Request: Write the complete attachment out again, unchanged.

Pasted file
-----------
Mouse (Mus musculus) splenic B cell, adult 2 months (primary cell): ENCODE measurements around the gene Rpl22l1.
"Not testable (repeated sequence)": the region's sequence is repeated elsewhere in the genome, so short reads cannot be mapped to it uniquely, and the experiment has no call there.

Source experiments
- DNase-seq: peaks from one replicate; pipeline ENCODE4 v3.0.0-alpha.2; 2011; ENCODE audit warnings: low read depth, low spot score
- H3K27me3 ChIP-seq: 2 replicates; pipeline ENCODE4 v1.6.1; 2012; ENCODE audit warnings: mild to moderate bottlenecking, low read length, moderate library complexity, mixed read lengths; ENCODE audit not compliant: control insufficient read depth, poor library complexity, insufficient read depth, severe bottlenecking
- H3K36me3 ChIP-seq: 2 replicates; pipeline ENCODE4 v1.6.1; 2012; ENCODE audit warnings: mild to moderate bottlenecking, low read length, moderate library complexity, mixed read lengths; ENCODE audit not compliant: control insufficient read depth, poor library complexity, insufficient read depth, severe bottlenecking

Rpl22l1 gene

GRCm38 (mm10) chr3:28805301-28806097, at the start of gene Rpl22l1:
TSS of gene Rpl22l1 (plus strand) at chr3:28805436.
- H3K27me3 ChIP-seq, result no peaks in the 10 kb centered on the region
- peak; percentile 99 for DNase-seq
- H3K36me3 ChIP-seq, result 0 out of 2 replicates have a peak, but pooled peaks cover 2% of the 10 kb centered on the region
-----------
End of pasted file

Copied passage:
Mouse (Mus musculus) splenic B cell, adult 2 months (primary cell): ENCODE measurements around the gene Rpl22l1.
"Not testable (repeated sequence)": the region's sequence is repeated elsewhere in the genome, so short reads cannot be mapped to it uniquely, and the experiment has no call there.

Source experiments
- DNase-seq: peaks from one replicate; pipeline ENCODE4 v3.0.0-alpha.2; 2011; ENCODE audit warnings: low read depth, low spot score
- H3K27me3 ChIP-seq: 2 replicates; pipeline ENCODE4 v1.6.1; 2012; ENCODE audit warnings: mild to moderate bottlenecking, low read length, moderate library complexity, mixed read lengths; ENCODE audit not compliant: control insufficient read depth, poor library complexity, insufficient read depth, severe bottlenecking
- H3K36me3 ChIP-seq: 2 replicates; pipeline ENCODE4 v1.6.1; 2012; ENCODE audit warnings: mild to moderate bottlenecking, low read length, moderate library complexity, mixed read lengths; ENCODE audit not compliant: control insufficient read depth, poor library complexity, insufficient read depth, severe bottlenecking

Rpl22l1 gene

GRCm38 (mm10) chr3:28805301-28806097, at the start of gene Rpl22l1:
TSS of gene Rpl22l1 (plus strand) at chr3:28805436.
- H3K27me3 ChIP-seq, result no peaks in the 10 kb centered on the region
- peak; percentile 99 for DNase-seq
- H3K36me3 ChIP-seq, result 0 out of 2 replicates have a peak, but pooled peaks cover 2% of the 10 kb centered on the region